> A one-centimeter variation in altitude would result in a timing error of several hundred microseconds per daySource or math for this? Because for any signal in the MHz range, I’m not sure I believe it necessarily.Several hundred microseconds of a 150Mhz wave is several thousand cycles. That seems... questionable.I did a check on a decibel calc with a 150Mhz signal and a 1 meter change was approx .01db... which is effectively undetectable to a real world application. Signal strength isn’t the same as propagation delay, I know. But yea...I look forward to being corrected, but I can’t say that claim seems legitimate on its face.EDIT: Nope. Did some probably bad math on this on my own, claim is very nonsense. Esp because the delta distance is in space where radio has the speed of light.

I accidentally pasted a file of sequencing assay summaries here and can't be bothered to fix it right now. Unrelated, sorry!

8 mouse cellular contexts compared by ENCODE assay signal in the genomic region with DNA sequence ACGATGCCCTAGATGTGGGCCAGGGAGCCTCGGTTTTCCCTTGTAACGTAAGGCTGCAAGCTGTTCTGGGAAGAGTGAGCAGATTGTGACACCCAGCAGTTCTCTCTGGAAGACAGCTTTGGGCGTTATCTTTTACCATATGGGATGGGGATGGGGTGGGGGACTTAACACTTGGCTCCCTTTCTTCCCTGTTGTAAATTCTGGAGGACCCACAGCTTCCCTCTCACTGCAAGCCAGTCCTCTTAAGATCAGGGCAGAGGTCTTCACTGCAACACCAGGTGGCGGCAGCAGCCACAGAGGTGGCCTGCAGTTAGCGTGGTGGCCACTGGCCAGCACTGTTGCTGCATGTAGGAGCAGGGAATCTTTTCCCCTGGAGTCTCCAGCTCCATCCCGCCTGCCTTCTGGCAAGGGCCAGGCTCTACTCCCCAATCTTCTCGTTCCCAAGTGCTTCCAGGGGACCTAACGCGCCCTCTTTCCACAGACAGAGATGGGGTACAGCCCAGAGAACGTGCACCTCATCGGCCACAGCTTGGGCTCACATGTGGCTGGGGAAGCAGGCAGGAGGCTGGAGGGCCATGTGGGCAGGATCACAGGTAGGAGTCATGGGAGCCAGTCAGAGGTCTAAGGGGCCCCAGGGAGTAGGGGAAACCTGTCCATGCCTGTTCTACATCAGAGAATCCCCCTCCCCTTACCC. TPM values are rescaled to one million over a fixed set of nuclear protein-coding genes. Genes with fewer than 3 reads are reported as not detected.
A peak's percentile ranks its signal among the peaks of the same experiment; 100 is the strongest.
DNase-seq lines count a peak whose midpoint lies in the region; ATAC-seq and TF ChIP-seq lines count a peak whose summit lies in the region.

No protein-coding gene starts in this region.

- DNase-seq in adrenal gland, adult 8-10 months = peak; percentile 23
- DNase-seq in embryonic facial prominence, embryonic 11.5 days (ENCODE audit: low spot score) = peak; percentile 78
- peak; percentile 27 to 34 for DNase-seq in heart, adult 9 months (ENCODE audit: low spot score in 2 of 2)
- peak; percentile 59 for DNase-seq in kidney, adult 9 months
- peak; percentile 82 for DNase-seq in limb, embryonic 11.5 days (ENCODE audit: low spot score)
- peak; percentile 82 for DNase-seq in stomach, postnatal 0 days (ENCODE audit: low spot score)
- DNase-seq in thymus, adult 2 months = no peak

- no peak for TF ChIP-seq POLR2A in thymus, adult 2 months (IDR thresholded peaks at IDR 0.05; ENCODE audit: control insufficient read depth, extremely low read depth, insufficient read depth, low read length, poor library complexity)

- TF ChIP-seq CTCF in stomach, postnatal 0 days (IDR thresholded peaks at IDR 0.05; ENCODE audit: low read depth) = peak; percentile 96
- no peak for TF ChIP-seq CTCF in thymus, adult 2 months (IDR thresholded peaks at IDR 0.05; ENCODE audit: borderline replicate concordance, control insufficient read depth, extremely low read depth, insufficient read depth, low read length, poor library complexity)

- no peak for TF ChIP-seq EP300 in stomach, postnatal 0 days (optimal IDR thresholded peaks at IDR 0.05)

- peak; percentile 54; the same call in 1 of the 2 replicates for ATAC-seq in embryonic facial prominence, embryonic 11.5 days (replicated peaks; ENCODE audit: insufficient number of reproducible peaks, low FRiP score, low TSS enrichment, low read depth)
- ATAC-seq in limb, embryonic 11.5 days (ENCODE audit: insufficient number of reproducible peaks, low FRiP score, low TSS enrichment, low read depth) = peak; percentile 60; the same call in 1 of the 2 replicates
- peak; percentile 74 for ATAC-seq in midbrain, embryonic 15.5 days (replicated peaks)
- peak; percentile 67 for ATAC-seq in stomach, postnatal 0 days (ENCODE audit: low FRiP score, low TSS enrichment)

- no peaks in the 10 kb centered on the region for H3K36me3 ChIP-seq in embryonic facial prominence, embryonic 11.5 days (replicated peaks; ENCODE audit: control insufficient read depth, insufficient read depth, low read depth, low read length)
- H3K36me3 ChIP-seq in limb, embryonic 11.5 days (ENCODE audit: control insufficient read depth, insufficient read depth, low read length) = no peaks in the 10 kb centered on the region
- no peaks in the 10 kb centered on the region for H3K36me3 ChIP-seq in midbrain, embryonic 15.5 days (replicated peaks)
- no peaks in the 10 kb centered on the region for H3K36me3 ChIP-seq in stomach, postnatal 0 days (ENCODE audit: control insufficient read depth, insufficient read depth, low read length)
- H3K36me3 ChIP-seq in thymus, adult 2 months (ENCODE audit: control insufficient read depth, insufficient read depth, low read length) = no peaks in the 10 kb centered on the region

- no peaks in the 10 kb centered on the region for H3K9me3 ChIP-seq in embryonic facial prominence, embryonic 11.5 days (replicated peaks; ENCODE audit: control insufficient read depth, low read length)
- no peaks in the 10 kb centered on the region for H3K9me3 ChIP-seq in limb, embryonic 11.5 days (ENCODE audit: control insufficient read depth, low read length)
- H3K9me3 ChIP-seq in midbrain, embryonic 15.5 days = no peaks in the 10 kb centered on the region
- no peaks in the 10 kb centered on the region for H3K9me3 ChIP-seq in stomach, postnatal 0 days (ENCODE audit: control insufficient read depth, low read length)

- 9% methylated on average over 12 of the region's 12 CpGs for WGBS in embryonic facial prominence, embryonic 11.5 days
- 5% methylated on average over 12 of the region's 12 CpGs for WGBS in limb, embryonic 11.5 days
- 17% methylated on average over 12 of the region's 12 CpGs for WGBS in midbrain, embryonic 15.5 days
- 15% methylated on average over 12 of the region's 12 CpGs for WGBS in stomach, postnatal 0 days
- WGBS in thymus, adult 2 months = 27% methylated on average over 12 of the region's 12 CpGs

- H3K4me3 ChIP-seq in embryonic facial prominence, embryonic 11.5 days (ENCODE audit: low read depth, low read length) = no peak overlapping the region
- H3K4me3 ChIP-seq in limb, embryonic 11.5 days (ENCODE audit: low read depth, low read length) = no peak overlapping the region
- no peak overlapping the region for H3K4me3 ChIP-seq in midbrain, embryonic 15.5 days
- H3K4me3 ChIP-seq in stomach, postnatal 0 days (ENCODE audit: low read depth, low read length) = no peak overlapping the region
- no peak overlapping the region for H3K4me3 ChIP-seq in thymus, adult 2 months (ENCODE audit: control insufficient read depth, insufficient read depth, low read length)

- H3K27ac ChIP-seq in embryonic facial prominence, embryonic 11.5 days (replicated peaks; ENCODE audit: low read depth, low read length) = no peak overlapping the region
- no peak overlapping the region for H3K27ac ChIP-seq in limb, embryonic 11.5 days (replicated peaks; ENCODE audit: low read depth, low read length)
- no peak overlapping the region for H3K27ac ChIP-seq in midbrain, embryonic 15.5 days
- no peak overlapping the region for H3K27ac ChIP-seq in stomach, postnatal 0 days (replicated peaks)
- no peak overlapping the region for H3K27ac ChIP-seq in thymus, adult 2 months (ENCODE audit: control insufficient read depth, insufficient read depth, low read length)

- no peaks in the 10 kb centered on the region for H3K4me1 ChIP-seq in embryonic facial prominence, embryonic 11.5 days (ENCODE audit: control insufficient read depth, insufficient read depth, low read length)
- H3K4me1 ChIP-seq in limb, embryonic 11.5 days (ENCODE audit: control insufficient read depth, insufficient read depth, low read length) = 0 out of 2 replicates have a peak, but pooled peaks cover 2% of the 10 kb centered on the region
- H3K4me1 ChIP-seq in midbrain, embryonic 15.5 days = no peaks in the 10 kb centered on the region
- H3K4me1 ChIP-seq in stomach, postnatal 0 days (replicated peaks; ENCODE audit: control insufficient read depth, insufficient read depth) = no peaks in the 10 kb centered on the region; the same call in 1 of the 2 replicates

I don't understand what you think is nonsense about this claim. Can you elaborate?The timing numbers I quoted are purely based on the orbital motion of a (hypothetical) satellite, and have nothing to do with radio signals. Kepler's third law states that a body's orbital period varies in proportion to the 1.5th power of its semi-major axis. A 1cm altitude difference for a satellite in LEO corresponds to a change of about 1.5 parts per billion, which translates to a 2.2 ppb change in orbital period. As I said, this amounts to a cumulative difference of a couple hundred microseconds per day.And it's actually much easier to precisely measure frequency differences than amplitude differences, if you have sufficiently accurate clocks. If you have a 150.000000MHz reference signal and a 150.000001MHz doppler-shifted signal, you can simply multiply them together to get a 1Hz beat frequency. Using this technique, you can measure phase differences that are considerably less than a single cycle of the original signal.A major limiting factor, of course, is the stability and precision of your reference clocks. Apparently, the Jason-2 satellite that (until recently) was responsible for a lot of these measurements had a high-precision quartz oscillator that was stable to roughly one part per trillion: https://www.ncbi.nlm.nih.gov/pubmed/30004875Measuring the absolute position and velocity of a satellite is comparatively a lot more difficult. But with sufficiently precise Doppler relative-velocity measurements from multiple points, you can solve for both the orbital parameters and the slowly-varying perturbations with a high degree of accuracy.

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